KEY TERMS

Incidental learning—
A form of informal learning in which individuals pickup knowledge inadvertently.
Intentional learning—
A form of informal learning in which individual set out to learn something.
Social learning—
The process by which individuals learn something from others in a social setting. This often occurs informally (without the direction of a teacher).

At one time, formal learning was considered the primary avenue for learning. Experts came to realize the value of both forms of learning, and educators often seek out ways to incorporate informal learning in their classes and workshops.

Resources

BOOKS

Lee, Victor, ed. Learning Technologies and the Body: Integration and Implementation in Formal and Informal Learning Environments (Routledge Research in Education). New York: Routledge, 2015.

Lemke, Jay, et al. Documenting and Assessing Learning in Informal and Media-Rich Environments (The John D. and Catherine T. MacArthur Foundation Reports on Digital Media and Learning). Cambridge, MA: MIT Press, 2015.

Melber, Leah M., and Doris B Ash. Informal Learning and Field Trips: Engaging Students in Standards-Based Experiences across the KP5 Curriculum. Thousand Oaks, CA: Corwin Press, 2015.

PERIODICALS

Mills, Leila A., Gerald Knezek, and Ferial Khaddage. “Information Seeking, Information Sharing, and Going Mobile: Three Bridges to Informal Learning.” Computers in Human Behavior 32, no. 1 (March 2014): 324–47.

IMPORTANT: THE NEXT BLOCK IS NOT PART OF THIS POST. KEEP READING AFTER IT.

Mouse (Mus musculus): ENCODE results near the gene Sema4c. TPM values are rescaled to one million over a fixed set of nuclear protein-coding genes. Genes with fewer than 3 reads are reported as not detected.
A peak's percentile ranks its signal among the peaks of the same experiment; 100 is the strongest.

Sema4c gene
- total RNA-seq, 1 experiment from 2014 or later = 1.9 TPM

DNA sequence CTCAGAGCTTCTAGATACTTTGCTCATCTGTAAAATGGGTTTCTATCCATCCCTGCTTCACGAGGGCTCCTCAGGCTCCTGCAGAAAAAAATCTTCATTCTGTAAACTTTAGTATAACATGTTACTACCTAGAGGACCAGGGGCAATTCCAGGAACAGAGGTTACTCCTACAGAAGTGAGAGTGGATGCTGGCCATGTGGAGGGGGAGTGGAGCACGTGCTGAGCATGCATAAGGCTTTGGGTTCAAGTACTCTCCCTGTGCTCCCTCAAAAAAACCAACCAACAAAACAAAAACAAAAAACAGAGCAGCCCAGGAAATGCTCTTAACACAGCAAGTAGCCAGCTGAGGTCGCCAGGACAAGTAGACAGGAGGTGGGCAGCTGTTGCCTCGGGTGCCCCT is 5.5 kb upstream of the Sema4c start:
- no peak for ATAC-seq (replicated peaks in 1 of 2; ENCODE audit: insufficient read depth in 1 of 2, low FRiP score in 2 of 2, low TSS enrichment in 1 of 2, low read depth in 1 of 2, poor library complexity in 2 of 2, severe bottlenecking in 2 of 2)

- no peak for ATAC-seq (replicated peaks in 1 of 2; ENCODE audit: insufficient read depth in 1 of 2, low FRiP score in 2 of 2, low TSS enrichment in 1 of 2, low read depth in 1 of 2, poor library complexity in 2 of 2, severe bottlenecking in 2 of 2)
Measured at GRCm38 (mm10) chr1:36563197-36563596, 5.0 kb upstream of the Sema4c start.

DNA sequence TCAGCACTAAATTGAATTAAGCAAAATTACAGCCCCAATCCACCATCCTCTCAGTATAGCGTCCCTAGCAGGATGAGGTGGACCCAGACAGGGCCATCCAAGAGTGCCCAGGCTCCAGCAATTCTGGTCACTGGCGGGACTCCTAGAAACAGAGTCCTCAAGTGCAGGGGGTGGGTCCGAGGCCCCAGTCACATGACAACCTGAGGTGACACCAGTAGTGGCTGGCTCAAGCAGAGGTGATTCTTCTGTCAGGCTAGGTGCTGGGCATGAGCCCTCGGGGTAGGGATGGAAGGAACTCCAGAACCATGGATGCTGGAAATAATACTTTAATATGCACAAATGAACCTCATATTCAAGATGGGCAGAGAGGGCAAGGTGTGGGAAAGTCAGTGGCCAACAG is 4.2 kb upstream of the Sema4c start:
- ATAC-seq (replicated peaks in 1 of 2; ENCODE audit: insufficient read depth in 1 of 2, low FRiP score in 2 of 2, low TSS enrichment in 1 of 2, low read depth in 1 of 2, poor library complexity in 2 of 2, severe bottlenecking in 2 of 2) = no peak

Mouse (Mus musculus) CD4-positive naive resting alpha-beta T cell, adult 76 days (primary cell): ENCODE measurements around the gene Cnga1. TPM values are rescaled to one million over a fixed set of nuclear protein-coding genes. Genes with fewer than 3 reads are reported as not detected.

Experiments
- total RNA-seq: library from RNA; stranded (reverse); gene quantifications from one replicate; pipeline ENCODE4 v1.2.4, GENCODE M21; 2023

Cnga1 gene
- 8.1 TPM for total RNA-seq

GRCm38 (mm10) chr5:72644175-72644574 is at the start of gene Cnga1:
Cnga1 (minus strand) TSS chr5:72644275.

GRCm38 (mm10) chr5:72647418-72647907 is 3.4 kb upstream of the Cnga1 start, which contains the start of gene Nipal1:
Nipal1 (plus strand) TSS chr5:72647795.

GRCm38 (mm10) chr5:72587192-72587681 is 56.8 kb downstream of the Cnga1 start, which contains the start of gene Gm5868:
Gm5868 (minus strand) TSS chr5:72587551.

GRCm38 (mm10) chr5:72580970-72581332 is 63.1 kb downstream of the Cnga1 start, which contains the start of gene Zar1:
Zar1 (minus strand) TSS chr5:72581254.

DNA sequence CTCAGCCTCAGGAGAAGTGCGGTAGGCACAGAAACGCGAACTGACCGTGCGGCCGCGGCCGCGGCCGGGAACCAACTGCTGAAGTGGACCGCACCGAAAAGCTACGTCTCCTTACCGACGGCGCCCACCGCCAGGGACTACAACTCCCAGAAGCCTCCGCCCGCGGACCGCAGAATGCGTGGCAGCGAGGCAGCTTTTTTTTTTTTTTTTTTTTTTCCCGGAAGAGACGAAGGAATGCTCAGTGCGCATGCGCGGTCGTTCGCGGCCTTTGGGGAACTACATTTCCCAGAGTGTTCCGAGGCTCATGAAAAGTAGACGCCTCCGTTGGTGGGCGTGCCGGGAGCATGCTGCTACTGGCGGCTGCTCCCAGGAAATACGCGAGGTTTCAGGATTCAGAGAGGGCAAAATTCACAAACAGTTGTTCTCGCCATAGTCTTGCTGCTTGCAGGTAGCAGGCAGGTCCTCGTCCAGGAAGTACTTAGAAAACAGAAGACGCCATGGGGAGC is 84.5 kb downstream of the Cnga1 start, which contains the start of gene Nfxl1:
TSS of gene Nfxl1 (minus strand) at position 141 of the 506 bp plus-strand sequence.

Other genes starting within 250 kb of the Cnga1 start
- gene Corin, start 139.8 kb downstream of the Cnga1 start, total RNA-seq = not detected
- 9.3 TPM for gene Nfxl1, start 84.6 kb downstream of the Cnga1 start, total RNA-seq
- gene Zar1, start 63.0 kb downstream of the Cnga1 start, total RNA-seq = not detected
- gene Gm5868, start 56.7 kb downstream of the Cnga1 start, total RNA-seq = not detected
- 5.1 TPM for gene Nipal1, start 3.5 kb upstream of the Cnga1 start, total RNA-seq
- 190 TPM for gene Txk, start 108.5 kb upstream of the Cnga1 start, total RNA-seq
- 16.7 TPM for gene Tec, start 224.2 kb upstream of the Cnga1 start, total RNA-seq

Peeters, Jeltsen, et al. “Adult Learners’ Informal Learning Experiences in Formal Education Setting.” Journal of Adult Development 21, no. 3 (September 2014): 181–92.

Skwarchuk, Sheri-Lynn, et al. “Formal and Informal Home Learning Activities in Relation to Children's Early Numeracy and Literacy Skills: The Development of a Home Numeracy Model.” Journal of Experimental Child Psychology 121, (May 2014): 63–84.

WEBSITES

Feroldi, Jean, “Is Formal Learning Still Relevant for Continuing Education in Today's Workplace?” American Institute of Architects. http://www.aia.org/education/providers/AIAB093282 (accessed August 26, 2015).

Growth Engineering. “The Difference Between Formal and Informal Learning.” http://www.growthengineering.co.uk/the-difference-between-formal-and-informallearning/ (accessed August 26, 2015).

Heick, Terry, “Informal Learning: Facing the Inevitable and Seizing the Advantage.” Edutopia.org. http://www.edutopia.org/blog/informal-learning-inevitableadvantage-terry-heick (accessed August 26, 2015).

infed.org. “Informal Learning: Theory, Practice and Experience.” http://infed.org/mobi/informal-learningtheory-practice-and-experience/ (accessed August 26, 2015).

Knowledge Jump. “Informal and Formal Learning.” http://www.knowledgejump.com/learning/informal.html (accessed August 26, 2015).

National Science Teachers Association. “Learning Science in Informal Environments.” http://www.nsta.org/about/positions/informal.aspx (accessed August 26, 2015).

ORGANIZATIONS

infed.org, YMCA George Williams College, 199 Freemasons Rd., Canning Town, London, England, E16 3PY, info@infed.org, http://infed.org .

National Science Teachers Association, 1840 Wilson Blvd., Arlington, VA, 22201, (703) 243.7100, http://www.nsta.org .